The Canadian Coalition Against the Death Penalty has a page devoted to a man named Richard Allen Davis. On the page you can view Davis’ art and woodwork that he made in his spare time. You can read all about his childhood in journals he wrote. He welcomes the reader to “write to me and express your thoughts and feelings.”

Richard Allen Davis kidnapped, committed a lewd act, and murdered 12-year-old Polly Klass in 1993. He’s on death row in San Quentin, Calif.

Those behind proposition 34, the proposition to do away with California’s death penalty, are fighting to dispose of the only method citizens have to ensure this monster’s influence in the world ends. The proposition’s proponents have been extremely practical in their campaign. They aren’t morally opposed to executing murderers, or at least that isn’t their driving force. They say the system doesn’t serve a purpose, it’s expensive and it’s “broken beyond repair.”

They have a point.

Davis was convicted of his crime in 1996. He wasn’t appointed an attorney until 2001 to represent him in his first appeal in front of the California Supreme Court in 2009. Meanwhile, Davis is lounging around on death row answering fan mail sent to him from young girls. He’s carving wood art to showcase on his website. He’s overdosing on opium. All on our tab.

Davis still has a state habeas corpus appeal and a federal habeas corpus appeal. This is how we carry out executions. We walk on eggshells to ensure that murderers go out years after their murderous rampages with a multimillion-dollar taxpayer funded boom. Davis and others like him aren’t fighting for their innocence. He admitted on camera to his crimes, and led the police to Polly Klass’ dead body. Why are we funding his vacation?

Federal judges have stalled the process even more since 2006 when California’s three-drug combo was called into question as perhaps inflicting unnecessary pain. Many states use only one drug for matters of simplicity. (I don’t know if the children raped and murdered had a choice of the least painful way to die.) So why has California only executed 13 of its over-700 death row inmates since 1992? The process is terrible. Liberals can muck up any process and then claim it’s broken and they have the only solution.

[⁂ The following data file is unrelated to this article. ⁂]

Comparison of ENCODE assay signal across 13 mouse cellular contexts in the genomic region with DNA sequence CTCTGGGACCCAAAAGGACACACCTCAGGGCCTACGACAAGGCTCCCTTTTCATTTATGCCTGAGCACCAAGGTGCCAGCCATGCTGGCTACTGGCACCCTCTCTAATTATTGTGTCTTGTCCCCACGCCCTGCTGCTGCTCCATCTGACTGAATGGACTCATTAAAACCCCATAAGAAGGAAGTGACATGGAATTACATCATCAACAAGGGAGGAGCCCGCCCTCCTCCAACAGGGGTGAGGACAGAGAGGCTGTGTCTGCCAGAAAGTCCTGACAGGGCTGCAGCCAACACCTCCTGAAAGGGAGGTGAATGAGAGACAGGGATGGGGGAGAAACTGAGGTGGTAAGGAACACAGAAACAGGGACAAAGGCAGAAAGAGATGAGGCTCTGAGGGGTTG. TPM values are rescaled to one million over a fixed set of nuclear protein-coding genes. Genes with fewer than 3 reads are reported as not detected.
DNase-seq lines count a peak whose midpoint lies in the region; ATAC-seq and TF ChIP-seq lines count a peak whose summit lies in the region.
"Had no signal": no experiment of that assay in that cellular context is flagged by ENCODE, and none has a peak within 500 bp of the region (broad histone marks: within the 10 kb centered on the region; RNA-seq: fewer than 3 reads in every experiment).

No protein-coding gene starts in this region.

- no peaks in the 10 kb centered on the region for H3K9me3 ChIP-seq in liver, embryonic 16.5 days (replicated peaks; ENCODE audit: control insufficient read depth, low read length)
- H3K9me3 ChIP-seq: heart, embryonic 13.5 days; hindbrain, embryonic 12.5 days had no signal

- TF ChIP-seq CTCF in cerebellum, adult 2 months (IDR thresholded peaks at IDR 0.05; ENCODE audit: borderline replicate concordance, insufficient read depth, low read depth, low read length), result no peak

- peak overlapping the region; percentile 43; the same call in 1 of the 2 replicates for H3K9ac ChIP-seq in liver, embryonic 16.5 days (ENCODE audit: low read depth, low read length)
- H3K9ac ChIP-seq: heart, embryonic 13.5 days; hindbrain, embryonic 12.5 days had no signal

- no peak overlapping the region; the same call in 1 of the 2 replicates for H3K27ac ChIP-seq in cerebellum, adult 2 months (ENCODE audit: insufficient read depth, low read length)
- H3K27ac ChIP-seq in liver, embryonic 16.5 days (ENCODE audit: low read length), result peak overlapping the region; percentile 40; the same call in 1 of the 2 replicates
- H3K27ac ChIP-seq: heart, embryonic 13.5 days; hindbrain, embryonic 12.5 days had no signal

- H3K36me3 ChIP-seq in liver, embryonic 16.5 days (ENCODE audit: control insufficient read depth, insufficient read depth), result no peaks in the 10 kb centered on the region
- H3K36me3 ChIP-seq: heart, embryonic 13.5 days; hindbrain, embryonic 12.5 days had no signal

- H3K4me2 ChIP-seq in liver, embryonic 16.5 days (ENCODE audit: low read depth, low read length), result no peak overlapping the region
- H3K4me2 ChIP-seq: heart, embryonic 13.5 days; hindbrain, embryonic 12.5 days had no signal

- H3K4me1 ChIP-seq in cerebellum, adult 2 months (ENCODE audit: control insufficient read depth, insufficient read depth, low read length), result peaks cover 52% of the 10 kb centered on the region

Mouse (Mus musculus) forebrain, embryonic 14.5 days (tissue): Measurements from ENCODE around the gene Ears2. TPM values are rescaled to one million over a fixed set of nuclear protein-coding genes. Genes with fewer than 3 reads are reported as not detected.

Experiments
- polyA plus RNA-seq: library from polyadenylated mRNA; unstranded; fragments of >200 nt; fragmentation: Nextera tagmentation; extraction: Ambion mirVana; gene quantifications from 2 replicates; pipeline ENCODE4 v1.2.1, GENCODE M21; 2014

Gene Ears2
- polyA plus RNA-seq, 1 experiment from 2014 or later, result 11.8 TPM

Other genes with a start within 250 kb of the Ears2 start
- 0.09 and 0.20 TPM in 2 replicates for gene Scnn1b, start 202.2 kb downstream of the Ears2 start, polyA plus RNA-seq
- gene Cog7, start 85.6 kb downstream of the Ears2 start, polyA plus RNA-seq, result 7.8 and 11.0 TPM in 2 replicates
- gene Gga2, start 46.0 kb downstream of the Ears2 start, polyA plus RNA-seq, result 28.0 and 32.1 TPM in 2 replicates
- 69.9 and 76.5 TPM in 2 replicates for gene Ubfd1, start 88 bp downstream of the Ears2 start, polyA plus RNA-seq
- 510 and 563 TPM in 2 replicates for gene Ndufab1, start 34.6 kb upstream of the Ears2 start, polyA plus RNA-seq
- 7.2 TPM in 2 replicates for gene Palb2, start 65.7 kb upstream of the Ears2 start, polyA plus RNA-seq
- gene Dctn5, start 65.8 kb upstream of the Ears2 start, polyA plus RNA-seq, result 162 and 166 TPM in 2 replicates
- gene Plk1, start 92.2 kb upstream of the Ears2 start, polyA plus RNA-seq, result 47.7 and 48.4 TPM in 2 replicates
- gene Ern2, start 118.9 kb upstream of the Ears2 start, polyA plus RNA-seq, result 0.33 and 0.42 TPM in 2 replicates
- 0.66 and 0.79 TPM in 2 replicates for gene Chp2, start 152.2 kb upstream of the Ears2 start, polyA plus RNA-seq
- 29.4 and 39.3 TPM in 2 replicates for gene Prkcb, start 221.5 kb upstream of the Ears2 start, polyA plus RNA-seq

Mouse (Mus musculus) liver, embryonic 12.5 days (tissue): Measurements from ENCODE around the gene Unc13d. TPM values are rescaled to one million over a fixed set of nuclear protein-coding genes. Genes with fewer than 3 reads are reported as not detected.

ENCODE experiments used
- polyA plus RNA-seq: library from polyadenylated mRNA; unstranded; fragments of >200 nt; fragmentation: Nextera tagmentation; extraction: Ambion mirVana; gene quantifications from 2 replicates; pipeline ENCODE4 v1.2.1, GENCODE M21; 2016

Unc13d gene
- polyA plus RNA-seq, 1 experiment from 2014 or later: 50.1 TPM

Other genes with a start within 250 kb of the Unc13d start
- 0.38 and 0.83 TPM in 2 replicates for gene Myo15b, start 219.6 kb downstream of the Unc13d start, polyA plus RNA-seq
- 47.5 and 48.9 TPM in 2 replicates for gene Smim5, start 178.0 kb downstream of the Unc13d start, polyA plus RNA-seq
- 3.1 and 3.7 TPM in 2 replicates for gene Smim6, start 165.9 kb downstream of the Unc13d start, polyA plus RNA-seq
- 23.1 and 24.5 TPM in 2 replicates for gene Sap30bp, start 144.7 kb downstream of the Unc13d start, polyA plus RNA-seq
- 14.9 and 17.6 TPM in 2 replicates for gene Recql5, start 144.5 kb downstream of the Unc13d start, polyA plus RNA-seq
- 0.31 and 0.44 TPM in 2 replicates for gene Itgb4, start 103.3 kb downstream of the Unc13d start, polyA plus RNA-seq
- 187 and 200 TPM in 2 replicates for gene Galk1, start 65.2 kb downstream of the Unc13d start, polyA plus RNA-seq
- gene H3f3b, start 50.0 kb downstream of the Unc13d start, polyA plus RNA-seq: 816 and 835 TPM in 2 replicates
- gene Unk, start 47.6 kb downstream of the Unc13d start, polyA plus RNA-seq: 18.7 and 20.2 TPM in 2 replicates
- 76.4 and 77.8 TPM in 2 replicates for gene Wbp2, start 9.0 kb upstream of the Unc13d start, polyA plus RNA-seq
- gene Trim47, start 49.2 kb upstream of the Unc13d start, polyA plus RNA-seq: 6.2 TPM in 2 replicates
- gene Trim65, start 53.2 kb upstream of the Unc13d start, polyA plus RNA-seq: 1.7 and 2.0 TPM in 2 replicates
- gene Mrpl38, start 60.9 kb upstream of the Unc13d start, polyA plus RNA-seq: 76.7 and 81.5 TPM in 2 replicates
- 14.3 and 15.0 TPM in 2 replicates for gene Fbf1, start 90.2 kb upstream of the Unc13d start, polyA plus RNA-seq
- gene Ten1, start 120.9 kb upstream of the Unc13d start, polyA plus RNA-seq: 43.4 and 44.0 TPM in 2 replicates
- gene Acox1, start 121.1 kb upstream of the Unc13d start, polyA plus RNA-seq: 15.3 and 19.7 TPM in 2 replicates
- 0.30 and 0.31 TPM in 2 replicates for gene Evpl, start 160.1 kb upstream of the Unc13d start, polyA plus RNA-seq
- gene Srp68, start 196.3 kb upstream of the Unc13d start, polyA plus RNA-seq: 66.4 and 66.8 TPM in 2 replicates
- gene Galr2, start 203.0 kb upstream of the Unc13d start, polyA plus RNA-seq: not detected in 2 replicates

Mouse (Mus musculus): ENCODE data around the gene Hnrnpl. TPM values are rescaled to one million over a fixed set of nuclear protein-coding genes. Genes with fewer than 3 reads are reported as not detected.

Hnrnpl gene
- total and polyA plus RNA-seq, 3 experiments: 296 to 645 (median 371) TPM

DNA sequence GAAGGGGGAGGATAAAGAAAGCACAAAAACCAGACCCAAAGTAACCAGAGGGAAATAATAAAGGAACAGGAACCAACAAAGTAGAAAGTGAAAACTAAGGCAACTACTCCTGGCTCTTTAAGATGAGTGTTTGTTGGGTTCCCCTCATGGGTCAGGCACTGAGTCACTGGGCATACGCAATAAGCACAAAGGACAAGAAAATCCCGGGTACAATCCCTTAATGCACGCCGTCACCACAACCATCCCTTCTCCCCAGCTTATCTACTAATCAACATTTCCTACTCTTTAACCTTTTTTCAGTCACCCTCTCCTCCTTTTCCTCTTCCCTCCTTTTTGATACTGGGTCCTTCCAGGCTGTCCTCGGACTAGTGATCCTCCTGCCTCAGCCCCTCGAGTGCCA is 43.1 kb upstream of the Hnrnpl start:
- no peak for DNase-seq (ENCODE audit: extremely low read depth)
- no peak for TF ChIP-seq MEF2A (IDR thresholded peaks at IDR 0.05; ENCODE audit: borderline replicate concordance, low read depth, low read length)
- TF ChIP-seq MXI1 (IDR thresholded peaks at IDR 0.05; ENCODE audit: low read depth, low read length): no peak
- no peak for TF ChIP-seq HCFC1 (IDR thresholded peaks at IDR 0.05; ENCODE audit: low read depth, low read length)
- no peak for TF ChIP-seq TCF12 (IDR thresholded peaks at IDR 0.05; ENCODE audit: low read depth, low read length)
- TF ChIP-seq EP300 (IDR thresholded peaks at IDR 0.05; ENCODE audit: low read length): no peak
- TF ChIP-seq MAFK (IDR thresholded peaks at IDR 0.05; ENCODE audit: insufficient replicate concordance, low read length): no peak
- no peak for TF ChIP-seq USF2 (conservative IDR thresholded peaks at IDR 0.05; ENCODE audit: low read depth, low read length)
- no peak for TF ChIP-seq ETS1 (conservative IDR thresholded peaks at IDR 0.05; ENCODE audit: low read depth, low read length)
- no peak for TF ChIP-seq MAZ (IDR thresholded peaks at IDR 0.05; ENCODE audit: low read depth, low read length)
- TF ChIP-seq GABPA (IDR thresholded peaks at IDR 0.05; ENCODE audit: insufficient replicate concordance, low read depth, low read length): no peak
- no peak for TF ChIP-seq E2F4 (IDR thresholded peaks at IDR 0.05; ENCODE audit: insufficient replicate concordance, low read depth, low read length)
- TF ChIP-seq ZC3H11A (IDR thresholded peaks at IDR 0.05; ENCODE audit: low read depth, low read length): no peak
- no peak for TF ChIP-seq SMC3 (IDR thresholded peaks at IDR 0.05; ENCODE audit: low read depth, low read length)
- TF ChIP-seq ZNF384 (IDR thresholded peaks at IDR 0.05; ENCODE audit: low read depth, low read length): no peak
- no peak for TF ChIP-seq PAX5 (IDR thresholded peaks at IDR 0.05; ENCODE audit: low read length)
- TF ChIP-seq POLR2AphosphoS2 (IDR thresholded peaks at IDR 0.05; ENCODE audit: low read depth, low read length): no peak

They do it with capitalism: “What Community Reinvestment Act? The free market caused the housing bubble! Let’s try socialism!”

They do it with healthcare: “You mean to tell me that healthcare prices increase when we make insurers cover everything and forbid shopping out of state? Let’s nationalize it!”

Enough is enough. The death penalty serves a purpose. Ideally it is a main deterrent of violent crime. But even in its sorry state today, the death penalty is a tool of the citizenry to promote justice and give appropriate consequences for extreme actions.

When threatened with death, many inmates opt for a plea bargain in exchange for admitting to their heinous acts. John Gardner made a deal with authorities and not only confessed to the murder and attempted rape of 17-year-old Chelsea King, but led them to her bones. Jared Loughner was faced with the death penalty and confessed to the shooting of seven in Tucson last year, including Gabrielle Giffords.

As Debra J. Saunders explained: “Even when it doesn’t work, the death penalty works.”

We can kiss this goodbye if proposition 34 passes. “You take the death penalty off the table,” says Marc Klass, father of the murdered Polly Klass, “Crimes will not be solved. Victims will not be recovered.”

In a state where it’s difficult to find someone who’s not on welfare or the recipient of a gigantic public sector pension, it’s mind numbing to think that the answer to California’s money problems lay in abolishing capital punishment. One of the few things in the not-so-golden state that isn’t completely worthless or harmful is the death penalty. Let’s not lose that one to progressivism too.

Keith Fierro | California State University | @kjfierro